Healthy Habits: Making them Stick
The rate of obesity within the U.S is gradually increasing. In fact, according to the Center for Disease Control, the prevalence of obesity increased from 30.5% to 42.4% between the years 1999-2000 and 2017-2018.  Current programs and initiatives aimed at weight loss exist, but do not seem to be successful long term. Why? One theory is that they focus on weight loss only rather than promoting small changes, or habits, that prevent further weight gain.  Psychology defines a habit as the process by which context prompts automatic action. In other words, it is any regularly repeated behavior that is learned and requires little or no thought. A habit is developed through reinforcement and repetition and can be part of any activity, ranging from eating and sleeping to thinking and reacting.
If habits are automatic, then why do we struggle so much to make and maintain changes? The short answer is that it is a process. A habit is formed in three phases; initiation phase, where a new behavior is selected, learning phase where the behavior is repeated, and stability phase, at which time the behavior is formed.  How can we, then, successfully make and maintain a new healthy habit?
Steps for making and maintaining a new healthy habit.
- Decide on one health goal you would like to achieve.
- Identify a simple action that occurs daily that will move you towards that goal.
- Plan when and where you will complete the action each day. Be specific and consistent. For example, each day at lunch I will go for a 10-minute walk.
- Complete the action every time you encounter that time and place.
- Remember it is a process and will take time. Generally speaking, you should start to do the action automatically in 10 weeks.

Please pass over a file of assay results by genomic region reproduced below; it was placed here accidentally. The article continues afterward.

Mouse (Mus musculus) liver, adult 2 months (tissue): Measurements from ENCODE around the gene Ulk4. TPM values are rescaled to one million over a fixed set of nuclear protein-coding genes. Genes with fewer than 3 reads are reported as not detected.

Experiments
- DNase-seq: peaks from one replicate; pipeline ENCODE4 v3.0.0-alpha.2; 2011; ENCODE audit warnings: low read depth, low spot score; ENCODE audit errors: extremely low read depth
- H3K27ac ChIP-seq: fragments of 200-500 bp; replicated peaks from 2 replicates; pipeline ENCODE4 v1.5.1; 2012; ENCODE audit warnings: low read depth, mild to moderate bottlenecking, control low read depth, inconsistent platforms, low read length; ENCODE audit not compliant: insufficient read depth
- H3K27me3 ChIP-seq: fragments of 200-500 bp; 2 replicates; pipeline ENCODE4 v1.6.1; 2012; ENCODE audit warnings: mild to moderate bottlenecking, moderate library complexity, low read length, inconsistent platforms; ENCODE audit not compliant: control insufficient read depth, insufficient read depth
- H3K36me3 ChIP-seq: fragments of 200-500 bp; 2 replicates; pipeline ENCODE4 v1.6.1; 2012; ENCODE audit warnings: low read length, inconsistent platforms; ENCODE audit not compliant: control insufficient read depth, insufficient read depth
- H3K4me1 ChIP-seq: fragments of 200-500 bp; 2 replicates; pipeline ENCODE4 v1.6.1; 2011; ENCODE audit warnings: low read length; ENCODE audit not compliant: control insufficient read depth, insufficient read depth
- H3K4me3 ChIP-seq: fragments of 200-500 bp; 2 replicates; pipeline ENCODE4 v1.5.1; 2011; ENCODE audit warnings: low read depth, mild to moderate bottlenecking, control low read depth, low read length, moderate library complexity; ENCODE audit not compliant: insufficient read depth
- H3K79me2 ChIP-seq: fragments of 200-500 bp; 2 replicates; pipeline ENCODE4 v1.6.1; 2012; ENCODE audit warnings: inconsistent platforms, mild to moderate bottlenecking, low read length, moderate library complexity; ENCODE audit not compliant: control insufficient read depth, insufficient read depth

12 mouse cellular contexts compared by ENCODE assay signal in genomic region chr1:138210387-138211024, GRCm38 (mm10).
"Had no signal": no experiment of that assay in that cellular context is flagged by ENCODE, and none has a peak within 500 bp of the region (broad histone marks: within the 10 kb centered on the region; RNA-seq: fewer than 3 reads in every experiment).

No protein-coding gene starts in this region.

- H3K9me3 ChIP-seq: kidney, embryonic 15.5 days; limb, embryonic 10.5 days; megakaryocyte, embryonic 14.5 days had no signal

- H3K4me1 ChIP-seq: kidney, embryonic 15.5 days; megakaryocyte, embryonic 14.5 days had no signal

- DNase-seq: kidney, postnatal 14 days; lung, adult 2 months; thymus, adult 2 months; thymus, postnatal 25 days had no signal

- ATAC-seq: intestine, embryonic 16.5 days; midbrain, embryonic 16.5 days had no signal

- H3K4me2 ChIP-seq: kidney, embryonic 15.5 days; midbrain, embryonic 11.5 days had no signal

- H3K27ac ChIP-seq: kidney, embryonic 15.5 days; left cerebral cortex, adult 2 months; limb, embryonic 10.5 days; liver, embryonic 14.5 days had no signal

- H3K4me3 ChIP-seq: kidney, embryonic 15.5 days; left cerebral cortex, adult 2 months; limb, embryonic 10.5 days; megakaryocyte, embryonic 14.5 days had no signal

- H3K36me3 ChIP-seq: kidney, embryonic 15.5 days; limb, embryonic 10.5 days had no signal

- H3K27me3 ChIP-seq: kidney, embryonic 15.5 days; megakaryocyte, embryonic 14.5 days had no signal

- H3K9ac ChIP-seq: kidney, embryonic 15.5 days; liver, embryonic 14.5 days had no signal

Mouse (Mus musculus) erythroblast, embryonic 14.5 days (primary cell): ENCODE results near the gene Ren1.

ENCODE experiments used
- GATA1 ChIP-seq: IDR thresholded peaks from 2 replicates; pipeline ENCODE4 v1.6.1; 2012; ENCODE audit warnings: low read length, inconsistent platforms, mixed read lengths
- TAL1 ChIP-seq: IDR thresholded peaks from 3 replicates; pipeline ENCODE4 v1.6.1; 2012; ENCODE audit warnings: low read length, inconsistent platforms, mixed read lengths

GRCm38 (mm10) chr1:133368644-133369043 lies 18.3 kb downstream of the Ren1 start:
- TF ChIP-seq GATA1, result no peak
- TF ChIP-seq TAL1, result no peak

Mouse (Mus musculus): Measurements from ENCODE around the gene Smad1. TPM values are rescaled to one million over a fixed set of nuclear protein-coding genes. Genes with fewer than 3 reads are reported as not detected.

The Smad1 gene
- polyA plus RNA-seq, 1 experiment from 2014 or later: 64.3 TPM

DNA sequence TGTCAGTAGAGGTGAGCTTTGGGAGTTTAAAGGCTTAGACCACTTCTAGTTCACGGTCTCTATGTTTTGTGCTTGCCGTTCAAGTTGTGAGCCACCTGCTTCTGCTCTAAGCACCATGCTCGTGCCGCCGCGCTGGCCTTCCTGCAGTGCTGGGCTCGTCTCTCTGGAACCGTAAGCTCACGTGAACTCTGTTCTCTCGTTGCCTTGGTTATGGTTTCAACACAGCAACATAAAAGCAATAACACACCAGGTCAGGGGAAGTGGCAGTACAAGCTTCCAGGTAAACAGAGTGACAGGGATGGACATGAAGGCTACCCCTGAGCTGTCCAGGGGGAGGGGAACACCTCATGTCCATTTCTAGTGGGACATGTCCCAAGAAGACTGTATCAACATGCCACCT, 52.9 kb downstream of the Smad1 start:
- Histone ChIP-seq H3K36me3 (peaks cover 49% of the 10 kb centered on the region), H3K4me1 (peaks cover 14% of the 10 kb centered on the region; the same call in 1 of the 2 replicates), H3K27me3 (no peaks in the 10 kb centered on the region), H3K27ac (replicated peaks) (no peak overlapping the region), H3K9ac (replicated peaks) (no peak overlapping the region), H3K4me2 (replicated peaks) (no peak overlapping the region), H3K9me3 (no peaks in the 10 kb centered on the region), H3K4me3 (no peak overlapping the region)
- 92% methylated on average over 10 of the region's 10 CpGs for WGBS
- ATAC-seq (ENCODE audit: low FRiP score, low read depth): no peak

- Congratulations: you have a new habit!
Habits are created and maintained by what you do daily and can lead to good health. A goal of improving health or avoiding weight gain is attained by breaking it into small manageable steps. This helps to create a recipe for success and a higher quality of life. Remember, motivation is what gets you started, a habit is what keeps you going.
Written by Angelika Keene, Edited by Gayle Whitworth
 “Adult Obesity Facts.” Centers for Disease Control and Prevention, Centers for Disease Control and Prevention, 11 Feb. 2021, www.cdc.gov/obesity/data/adult.html.
[2,5] Gardner, Benjamin, et al. “Making Health Habitual: the Psychology of ‘Habit-Formation’ and General Practice.” The British Journal of General Practice : the Journal of the Royal College of General Practitioners, Royal College of General Practitioners, Dec. 2012, www.ncbi.nlm.nih.gov/pmc/articles/PMC3505409/.
[3,4,6] Gardner, Benjamin, and Amanda L. Rebar. “Habit Formation and Behavior Change.” Oxford Research Encyclopedia of Psychology, 26 Apr. 2019, oxfordre.com/psychology/view/10.1093/acrefore/9780190236557.001.0001/acrefore-9780190236557-e-129.